Pears with Serrano Ham and White Balsamic Dipping Sauce

Most of you are probably aware of my wicked ways by now.  To be more specific, I rely on trickery when convincing my partner to eat things that he doesn’t like, and like a thief in the night I steal produce from my parents back yard and shop in their fridge whenever possible.  I spent the summer subsisting almost entirely off of their zucchini and various fruits, and now that those days are coming to a close we’re into Bosc pear season.  Ooooh…..aaaah…..

I do enjoy a nice pear now and then, and Bosc are one of my favourites because of their versatility.  They hold up well for cooking, they’re crunchy and delicious eaten raw, and they have so much subtle-sweet pear flavor. Can you blame me for playing favorites?  I thought not.  This is a great way to serve some of those pears at the start of the season before you’ve become so fully glutted with them that it’s all you can do to sneak them into a cake or camouflage them in a lamb stew.

I say, TO HELL with melon and prosciutto!  How very bourgeoise.  It needed an update anyway.  This makes a lovely and elegant appetizer which really lets the flavor of each component shine through.  The vinaigrette is served on the side for dipping purposes – if we were to drizzle it right on them than the poor meat, so carefully cured, would get rather soggy and what’s the point in that?  The white balsamic adds a sweet little nip and the thyme brings out the earthiness of the other ingredients as we transition into fall.

Pears with Serrano Ham and White Balsamic Dipping Sauce

  • 3 ripe but firm Bosc pears *
  • 200 g thinly slice serrano ham **
  • 2 tbsp white balsamic vinegar ***
  • 4 tbsp extra virgin olive oil
  • 1 clove garlic
  • 1/4 tsp dried thyme or 1/2 tsp fresh
  • 1 clove garlic
  • 1 lemon for acidulated water
  • mache or baby arugala to garnish

* Bosc pears are firmer and slightly drier than Anjou or Bartlett pears.  The high moisture content and softer body of those two will yield a slightly less pretty and much soggier app.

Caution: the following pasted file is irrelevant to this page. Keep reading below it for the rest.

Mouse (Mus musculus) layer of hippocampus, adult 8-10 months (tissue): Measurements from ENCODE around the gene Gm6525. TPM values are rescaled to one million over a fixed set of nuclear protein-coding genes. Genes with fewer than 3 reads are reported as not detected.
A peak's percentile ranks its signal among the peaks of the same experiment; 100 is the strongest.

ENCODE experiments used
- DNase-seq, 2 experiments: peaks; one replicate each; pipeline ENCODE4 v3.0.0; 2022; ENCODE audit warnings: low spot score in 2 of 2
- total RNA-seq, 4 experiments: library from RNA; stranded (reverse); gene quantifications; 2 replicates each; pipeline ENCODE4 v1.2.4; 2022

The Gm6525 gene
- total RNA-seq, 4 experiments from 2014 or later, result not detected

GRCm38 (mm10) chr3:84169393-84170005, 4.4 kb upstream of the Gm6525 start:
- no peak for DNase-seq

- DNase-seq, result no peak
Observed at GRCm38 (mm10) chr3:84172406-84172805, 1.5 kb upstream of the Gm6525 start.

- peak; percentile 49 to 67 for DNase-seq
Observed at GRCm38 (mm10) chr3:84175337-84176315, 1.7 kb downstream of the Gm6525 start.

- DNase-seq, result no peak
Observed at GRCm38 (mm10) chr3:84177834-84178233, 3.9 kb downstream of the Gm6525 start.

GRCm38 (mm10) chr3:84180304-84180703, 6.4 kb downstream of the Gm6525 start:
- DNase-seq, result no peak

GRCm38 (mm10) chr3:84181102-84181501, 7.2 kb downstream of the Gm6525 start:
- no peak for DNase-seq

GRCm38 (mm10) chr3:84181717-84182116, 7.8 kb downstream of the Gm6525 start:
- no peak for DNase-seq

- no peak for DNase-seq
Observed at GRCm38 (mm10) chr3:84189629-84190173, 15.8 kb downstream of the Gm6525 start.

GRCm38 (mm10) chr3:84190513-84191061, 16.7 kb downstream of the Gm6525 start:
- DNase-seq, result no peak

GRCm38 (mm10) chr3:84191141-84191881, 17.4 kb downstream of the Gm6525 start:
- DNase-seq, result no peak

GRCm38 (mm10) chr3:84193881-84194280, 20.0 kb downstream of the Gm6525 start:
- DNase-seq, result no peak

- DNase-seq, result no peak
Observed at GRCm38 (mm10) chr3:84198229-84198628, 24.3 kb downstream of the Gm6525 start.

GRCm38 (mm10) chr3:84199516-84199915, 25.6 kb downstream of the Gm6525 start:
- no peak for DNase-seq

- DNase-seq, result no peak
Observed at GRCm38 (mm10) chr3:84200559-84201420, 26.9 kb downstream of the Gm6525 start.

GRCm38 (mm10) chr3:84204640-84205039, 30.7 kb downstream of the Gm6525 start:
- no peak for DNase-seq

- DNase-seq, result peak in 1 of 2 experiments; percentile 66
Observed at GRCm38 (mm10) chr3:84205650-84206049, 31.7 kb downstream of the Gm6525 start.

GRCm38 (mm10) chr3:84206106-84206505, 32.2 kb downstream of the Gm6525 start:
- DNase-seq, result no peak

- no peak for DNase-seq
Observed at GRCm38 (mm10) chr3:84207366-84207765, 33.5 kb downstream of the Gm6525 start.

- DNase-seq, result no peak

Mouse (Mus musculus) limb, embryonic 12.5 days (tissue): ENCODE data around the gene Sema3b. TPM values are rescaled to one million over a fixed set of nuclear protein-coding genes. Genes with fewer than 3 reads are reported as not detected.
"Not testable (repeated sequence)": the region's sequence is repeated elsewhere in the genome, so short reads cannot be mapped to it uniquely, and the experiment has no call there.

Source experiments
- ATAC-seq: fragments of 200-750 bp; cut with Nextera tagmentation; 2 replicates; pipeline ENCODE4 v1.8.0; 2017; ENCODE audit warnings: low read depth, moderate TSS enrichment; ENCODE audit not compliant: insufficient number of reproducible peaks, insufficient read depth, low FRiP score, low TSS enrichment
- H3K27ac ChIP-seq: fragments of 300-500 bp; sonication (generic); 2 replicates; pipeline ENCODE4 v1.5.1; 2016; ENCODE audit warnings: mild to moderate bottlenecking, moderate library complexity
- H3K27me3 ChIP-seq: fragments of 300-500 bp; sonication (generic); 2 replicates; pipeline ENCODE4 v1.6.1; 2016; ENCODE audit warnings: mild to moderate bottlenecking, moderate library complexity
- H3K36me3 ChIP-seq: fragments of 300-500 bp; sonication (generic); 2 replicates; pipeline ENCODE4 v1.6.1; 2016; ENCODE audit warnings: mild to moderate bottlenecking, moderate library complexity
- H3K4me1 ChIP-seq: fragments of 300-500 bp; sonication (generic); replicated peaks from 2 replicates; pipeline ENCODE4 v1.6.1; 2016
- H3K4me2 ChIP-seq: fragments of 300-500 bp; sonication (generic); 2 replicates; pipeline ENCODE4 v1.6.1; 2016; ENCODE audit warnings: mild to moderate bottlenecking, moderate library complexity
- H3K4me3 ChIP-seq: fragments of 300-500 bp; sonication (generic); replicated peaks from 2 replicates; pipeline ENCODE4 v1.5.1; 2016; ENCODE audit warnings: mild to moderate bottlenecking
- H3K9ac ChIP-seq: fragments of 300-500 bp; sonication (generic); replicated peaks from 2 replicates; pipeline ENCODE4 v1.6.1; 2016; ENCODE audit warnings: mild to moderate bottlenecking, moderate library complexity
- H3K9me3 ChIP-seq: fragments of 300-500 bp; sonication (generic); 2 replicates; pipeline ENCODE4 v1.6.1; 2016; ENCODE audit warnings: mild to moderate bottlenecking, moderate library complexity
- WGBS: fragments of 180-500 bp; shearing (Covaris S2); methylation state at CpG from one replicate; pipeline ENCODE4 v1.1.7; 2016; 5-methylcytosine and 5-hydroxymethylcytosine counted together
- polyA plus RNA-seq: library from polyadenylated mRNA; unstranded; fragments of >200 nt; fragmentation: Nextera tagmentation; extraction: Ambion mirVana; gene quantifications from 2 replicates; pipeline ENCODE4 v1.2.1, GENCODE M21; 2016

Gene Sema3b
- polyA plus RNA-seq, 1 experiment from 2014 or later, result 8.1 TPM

** If you can’t find thinly sliced serrano ham, prosciutto would be an excellent substitute.

*** white balsamic vinegar is truly fantabulous, and it has a syrupy sweet consistency while still keeping that balsamic bite.  If this is unavailable for you, you can substitute 2 tbsp of white wine vinegar with 1/2 tsp of sugar.


Begin with the pears.  After washing the pears, trim the tops and bottoms of each one.  Scoop out the seeds using a knife or a melon baller.  I like to use a melon baller because, well, it just look purty.  Cut each half vertically into quarters.


When the pears start to oxidize they will turn brown, so to slow down this process I find that it helps to soak them for 10 minutes in acidulated water.  That’s the Fancy Science Term which basically just means water that you’ve squeezed a lemon or another acidic concentrate into.

If you would also like to soak your pears, fill up a medium large bowl with icy cold water and squeeze in a whole lemon….that’s it….

While the pears soak you can start the dressing.  Using a rasp you can grate in the garlic, or you can press it if that’s your presserence.  Oh god.  I can’t believe I did that either.  That’s not punny, that’s just shameful. I’m sorry guys, I’m sorry.


Drizzle in the extra virgin olive oil.  This is a very simple dish with a very simple dressing, and what will make the difference between, “hmm, okay.” and “OH GOD, YESSSS” is the quality of your ingredients.  Use a very good quality rich and fruity extra virgin olive oil, if possible.

Slowly pour in the white balsamic, whisking constantly.  Because I need at least one hand to take the picture, just pretend that my other hand is whisking with my wee baby sized whisk there.  God, I love that whisk.  It’s starting to corrode a bit and it’s breaking my shriveled little heart.


Add in the thyme and season with salt and pepper.  Give it another good whisking, just for good measure.


Now onto the good stuff!!  Take the pears out of the water and gently pat them dry with a clean tea towel or paper towel.  Take a piece of serrano ham and wrap it around each slice of pear, snug as a bug in a rug.